Mount Sinai South Nassau hospital in Oceanside on May 18, 2020.

Mount Sinai South Nassau hospital in Oceanside on May 18, 2020. Credit: Newsday/Jeffrey Basinger

The number of employees who refuse to get vaccinated against COVID-19 dropped in at least two hospitals on Long Island in a sign that a state mandate has compelled workers to get the shots rather than lose their jobs.

Mount Sinai South Nassau saw the number of employees holding out drop by about two-thirds this week as the state mandate for workers at hospitals and nursing homes to get vaccinated hit a Monday deadline, hospital officials said Friday.

The figure declined from 68 on Monday to 27 by Friday afternoon, said Joe Calderone, a spokesman for Mount Sinai South Nassau.

At the same time, Stony Brook University Hospital saw the number of its holdouts drop from close to 200 on Monday to 132 by Friday afternoon, hospital officials said. The system employs about 7,400 people.

Mount Sinai has suspended the 27 workers, who have until Monday to comply or they will be dismissed, Calderone said. That hospital employs 3,657 full- and part-time employees, and now has a 99% compliance level with the state mandate, he said.

The hospital is "pleased that an increasing number of our employees have opted to get vaccinated, which will help keep our patients, staff and community safe," Mount Sinai said in a statement.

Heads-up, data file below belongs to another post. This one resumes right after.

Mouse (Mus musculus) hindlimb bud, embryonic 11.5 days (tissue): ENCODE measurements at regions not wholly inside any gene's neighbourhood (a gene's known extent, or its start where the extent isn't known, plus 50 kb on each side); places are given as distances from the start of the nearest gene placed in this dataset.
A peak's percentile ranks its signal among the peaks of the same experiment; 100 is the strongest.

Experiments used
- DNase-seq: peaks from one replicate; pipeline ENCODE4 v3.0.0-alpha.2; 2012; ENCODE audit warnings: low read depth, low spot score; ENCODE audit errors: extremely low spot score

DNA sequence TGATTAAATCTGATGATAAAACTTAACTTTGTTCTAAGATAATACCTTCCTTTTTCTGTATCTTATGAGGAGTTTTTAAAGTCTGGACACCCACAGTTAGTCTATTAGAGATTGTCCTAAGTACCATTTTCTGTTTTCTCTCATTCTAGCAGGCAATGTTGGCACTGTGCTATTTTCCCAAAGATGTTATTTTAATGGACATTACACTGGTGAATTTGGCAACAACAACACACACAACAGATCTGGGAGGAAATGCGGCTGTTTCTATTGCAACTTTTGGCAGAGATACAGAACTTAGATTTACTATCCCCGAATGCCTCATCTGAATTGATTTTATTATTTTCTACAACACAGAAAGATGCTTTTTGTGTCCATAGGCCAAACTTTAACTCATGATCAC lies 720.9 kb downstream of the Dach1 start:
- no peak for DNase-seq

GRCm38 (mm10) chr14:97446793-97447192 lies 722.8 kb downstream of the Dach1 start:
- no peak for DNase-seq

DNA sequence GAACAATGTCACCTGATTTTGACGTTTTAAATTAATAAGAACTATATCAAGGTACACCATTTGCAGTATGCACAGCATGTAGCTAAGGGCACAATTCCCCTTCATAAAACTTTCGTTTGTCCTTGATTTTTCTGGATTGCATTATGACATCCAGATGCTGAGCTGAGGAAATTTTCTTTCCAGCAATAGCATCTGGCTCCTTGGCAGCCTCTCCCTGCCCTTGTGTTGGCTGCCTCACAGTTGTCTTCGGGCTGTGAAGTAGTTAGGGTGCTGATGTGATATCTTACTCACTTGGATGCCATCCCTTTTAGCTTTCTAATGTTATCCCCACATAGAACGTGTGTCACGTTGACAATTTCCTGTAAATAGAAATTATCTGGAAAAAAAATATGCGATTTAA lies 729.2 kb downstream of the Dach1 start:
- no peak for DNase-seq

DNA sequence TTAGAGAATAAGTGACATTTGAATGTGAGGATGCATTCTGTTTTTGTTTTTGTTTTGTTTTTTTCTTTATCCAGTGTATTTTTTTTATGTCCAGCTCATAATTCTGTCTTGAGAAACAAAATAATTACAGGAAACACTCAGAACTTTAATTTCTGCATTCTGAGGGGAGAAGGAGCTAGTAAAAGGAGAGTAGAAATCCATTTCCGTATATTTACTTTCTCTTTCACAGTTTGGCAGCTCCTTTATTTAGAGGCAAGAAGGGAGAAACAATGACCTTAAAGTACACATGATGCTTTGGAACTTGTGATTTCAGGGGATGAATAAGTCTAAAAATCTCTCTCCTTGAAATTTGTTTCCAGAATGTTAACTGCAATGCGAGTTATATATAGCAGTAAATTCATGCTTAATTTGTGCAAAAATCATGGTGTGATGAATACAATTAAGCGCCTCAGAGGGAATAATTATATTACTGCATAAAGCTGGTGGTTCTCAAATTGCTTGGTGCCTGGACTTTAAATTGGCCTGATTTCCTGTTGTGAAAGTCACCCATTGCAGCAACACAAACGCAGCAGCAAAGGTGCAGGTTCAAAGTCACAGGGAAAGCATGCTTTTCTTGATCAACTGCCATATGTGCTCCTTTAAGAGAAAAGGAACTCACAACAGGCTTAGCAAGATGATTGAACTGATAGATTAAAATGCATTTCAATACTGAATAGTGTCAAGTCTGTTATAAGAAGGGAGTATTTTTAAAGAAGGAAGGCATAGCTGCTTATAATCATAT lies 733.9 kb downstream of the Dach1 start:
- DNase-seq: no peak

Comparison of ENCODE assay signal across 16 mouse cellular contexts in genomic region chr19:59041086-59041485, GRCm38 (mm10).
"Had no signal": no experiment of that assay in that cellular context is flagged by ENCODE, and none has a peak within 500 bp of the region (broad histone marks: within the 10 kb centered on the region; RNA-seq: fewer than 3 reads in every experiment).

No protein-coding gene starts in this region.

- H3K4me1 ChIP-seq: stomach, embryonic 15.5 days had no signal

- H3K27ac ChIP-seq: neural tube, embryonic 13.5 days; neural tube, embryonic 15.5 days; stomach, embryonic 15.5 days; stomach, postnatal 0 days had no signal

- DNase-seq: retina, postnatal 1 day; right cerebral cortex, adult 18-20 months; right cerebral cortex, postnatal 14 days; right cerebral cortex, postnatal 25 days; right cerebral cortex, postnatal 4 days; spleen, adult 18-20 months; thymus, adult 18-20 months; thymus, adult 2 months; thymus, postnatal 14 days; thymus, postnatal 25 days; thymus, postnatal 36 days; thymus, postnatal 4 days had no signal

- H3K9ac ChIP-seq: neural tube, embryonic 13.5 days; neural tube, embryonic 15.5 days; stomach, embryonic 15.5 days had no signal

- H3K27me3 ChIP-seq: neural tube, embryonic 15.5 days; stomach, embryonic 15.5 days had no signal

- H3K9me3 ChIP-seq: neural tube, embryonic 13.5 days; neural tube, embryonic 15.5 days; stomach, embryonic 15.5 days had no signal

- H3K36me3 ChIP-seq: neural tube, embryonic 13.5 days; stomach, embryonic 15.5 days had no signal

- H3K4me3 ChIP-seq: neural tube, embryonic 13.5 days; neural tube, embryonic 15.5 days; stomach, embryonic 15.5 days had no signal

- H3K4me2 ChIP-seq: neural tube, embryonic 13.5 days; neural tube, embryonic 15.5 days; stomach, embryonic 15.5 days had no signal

The hospital "supports the New York State and federal mandates that health care workers receive the COVID-19 vaccine to protect themselves, their loved ones, the community and the patients we serve," the facility said. "The vaccines are safe and effective. We have repeatedly counseled unvaccinated staff who have concerns about the vaccine, providing information in Town Hall settings, unit meetings and during one-on-one discussions with our clinical experts."

A rally against COVID-19 vaccine mandates and vaccine passports, including...

A rally against COVID-19 vaccine mandates and vaccine passports, including New York City mandates for public school teachers and statewide mandates for health care workers, is held in Manhattan on Monday. Credit: JUSTIN LANE/EPA-EFE/Shutterstock/JUSTIN LANE/EPA-EFE/Shutterstock

Stony Brook University Hospital also has suspended without pay its workers who refuse to comply with the state law.

Vaccine holdouts fall statewide

The falling numbers at Mount Sinai and Stony Brook mirror a trend throughout the state as workers opt for the shots instead of losing their jobs, according to state officials.

Mount Sinai's 99% compliance level does not include 100 cases that are still pending among employees who claim religious exemptions to the mandate, Calderone said.

The cases of employees who say they can’t get the shots because of their religious beliefs or medical reasons are on hold while several court challenges in New York State are heard.

The absence of the suspended workers did not disrupt service at the hospital, Calderone said.

Mount Sinai and Stony Brook are among several health care facilities or systems on Long Island that fired, furloughed or suspended hundreds of workers this week to comply with the order. Northwell Health said early in the week it had fired about two dozen "unvaccinated leaders," while Catholic Health Services furloughed several hundred employees.